|Oregon Triton with eggs|
However, we had a quiet confidence going here on Traversay III. We were going to eat a good lunch, dress warmly, and zoom over to within 200 feet with OUR cameras once the other visitors had departed.
We finished our work and went about the rather arduous process of getting the dinghy and motor out of the forward hold. Because of our propensity for long offshore trips in high latitudes, we keep them safely stowed. Setting them up involves a well-rehearsed and choreographed set of activities. Heavy lifting is with ropes and winches. Air into the dinghy is by means of reversing the Shop-Vac air flow. The dinghy and attached motor is then winched high up over the lifelines and carefully set in the water.
As we stood surveying the dinghy in the water we were a little saddened because while we were now the ONLY boat in the anchorage, along with the other people, the bears had also vanished. The lowest tide of the day had now passed us by. However, we took some comfort in the knowledge that when the slightly higher tide at 7pm rolled around, we would be READY! All that was needed was to hook up the fuel system and motor up near the bears.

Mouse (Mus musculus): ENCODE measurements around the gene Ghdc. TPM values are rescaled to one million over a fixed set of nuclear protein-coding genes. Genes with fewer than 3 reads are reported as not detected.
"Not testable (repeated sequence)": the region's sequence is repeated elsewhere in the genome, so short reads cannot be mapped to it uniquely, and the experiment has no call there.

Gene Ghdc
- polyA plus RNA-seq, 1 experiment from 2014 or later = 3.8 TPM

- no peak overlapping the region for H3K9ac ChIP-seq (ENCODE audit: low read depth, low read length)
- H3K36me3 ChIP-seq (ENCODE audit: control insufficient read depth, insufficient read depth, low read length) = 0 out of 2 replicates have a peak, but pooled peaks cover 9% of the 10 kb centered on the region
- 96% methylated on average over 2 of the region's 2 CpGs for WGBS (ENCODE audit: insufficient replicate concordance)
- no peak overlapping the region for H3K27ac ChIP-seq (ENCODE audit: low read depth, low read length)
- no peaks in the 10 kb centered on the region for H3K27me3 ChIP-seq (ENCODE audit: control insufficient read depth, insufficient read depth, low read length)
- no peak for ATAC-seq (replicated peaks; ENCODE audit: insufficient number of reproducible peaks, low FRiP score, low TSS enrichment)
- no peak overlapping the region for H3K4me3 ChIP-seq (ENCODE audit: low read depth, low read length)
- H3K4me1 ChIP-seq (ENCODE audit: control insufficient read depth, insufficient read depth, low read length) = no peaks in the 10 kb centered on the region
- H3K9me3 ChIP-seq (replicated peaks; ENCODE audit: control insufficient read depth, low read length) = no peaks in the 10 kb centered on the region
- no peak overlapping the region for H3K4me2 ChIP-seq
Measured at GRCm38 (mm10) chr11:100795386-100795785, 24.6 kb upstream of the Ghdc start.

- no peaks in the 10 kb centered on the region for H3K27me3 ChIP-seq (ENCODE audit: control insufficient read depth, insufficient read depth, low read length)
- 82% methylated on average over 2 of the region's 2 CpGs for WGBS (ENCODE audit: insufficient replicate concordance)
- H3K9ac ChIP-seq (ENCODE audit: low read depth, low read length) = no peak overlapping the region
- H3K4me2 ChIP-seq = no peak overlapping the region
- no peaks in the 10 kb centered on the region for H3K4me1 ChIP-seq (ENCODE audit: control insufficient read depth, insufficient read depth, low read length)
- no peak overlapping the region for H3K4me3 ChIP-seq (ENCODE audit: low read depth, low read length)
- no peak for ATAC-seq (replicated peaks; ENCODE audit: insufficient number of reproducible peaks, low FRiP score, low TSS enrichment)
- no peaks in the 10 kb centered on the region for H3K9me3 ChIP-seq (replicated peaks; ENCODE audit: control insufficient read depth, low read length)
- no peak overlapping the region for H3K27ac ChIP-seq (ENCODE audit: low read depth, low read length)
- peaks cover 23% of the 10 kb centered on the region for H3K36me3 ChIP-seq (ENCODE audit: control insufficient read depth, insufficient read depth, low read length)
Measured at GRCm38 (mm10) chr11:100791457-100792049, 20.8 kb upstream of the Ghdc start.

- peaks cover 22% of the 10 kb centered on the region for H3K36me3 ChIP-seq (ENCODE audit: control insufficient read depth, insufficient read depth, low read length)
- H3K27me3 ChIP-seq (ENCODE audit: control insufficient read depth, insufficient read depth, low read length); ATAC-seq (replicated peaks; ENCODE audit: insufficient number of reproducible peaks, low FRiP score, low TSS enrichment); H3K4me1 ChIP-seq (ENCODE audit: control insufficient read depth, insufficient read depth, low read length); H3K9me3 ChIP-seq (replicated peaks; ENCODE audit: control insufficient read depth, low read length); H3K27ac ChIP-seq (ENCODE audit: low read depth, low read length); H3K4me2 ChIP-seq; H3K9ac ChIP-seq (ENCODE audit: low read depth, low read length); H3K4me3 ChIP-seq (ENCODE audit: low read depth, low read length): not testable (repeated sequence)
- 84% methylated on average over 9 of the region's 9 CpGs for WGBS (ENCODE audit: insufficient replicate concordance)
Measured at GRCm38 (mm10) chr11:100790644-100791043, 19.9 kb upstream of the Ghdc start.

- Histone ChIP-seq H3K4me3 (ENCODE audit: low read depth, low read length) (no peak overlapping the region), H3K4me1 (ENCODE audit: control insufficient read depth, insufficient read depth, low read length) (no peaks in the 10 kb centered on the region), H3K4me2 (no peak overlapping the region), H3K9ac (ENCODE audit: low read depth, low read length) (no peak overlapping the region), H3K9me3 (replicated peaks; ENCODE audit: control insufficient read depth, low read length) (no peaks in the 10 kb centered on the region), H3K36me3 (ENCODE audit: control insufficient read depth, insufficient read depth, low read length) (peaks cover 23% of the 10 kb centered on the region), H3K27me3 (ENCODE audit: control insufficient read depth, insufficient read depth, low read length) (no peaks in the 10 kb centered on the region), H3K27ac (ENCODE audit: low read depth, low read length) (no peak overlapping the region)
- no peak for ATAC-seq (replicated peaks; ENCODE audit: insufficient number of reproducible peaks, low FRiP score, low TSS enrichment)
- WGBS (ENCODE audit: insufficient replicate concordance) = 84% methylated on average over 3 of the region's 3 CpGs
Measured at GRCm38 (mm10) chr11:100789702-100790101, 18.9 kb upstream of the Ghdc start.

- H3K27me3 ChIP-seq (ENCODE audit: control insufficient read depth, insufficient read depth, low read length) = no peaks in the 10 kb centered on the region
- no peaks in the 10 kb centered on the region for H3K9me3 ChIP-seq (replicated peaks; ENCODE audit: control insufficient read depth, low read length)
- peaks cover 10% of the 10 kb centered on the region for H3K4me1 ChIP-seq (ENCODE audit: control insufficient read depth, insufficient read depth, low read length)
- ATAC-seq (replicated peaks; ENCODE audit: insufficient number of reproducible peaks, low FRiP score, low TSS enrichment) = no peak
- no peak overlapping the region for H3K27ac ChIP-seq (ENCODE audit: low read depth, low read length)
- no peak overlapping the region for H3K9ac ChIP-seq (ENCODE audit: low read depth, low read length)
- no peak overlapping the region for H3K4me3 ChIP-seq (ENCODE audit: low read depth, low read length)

That's when the motor refused to start and gave signs that it is dead beyond even the tender ministrations of talented mechanics. So we now have to replace the sonar transducer and the dinghy motor. Luckily, the next morning rolled around and we managed to take photos from the dinghy (Larry rowed) and from Traversay III.
And that's the source of this photo of the mother bear and cubs - they were among the 21 bears that we saw.
|Mother and Cubs|
We learned more about the bears. Mary and Dan had been visited (on the tiny porch of their hut) that morning by a mother and three cubs. Despite their rapping on the windows and making a lot of noise, the bears showed absolutely no awareness whatsoever. We had heard this about the penguins in Antarctica … after years of study by British observers in Port Lockroy, the many penguins have no interest in humans and ignore them as they go through their regular penguin activities.
Mary and Dan wanted to know about underwater life. They asked about some marine life they had spotted. We showed our dive logs of Alaska from the 2002 and 2003 visits and consulted 'Marine Life of the Pacific Northwest' (written by friends Andy Lamb and Bernard P. Hanby) to find that the invertebrates they wanted to know about were Plumose Anemones and Oregon Tritons.
|Sunflower Star - one many color variants|
Yesterday we moved the boat across Shelikof Strait. We're now anchored near friends we met in Opua New Zealand - Nick and Jenny aboard Bosun Bird. It was a welcome treat after our various passages to have an excellent dinner and stimulating conversation aboard their boat last night.
At 8/11/2014 18:26 (utc) our position was 57°30.73'N 153°50.01'W